I have been blown away with the incredible wealth of knowledge that ULI is. Here are a few recent features that I found particularly interesting and applicable to Rochester. In the future I would like to continue my involvement with ULI.

    Here is an article featuring Christopher Leinberger and others discussing advantages and concerns of increasing density in neighborhoods. This applies to places like Kutzky Park, Folwell, and the Historic SW.

    Here is an article on trail oriented development. This applies to places like the Park at Kutzky.

    Finally there is an article on resilience featuring Peter Cavaluzzi, one of the architects of the DMC plan. This article is not yet available on line, but it is fantastic and speaks to the need build sustainability into the DMC districts.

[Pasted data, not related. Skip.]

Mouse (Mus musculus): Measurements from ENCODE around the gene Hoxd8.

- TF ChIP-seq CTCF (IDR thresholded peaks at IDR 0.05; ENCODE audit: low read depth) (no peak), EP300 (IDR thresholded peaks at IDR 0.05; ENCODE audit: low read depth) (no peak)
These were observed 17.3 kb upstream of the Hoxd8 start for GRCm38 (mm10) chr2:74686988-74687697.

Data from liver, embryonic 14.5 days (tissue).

Learning from the best is part of how I prepare to do my job.

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  • 06Jun

    In case you don’t think elections matter for the future of Rochester, read how the Rochester city council almost destroyed the opportunity for a $200 million transformative waterfront project. Recently the council almost did the exact thing (in another location) by placing a suburban Associated Bank complete with surface parking on the riverfront.

    Here is the presentation (complete with many high quality renderings) of the proposed $180-$200 million dollar Bloom Capital project on the downtown Riverfront. The council will consider a preliminary development proposal this evening.

    Bloom Presentation to DMC

    While this is early; there is huge potential with this project. And it almost never happened due to Rochester cronyism and a lack of vision by some Rochester City Council members.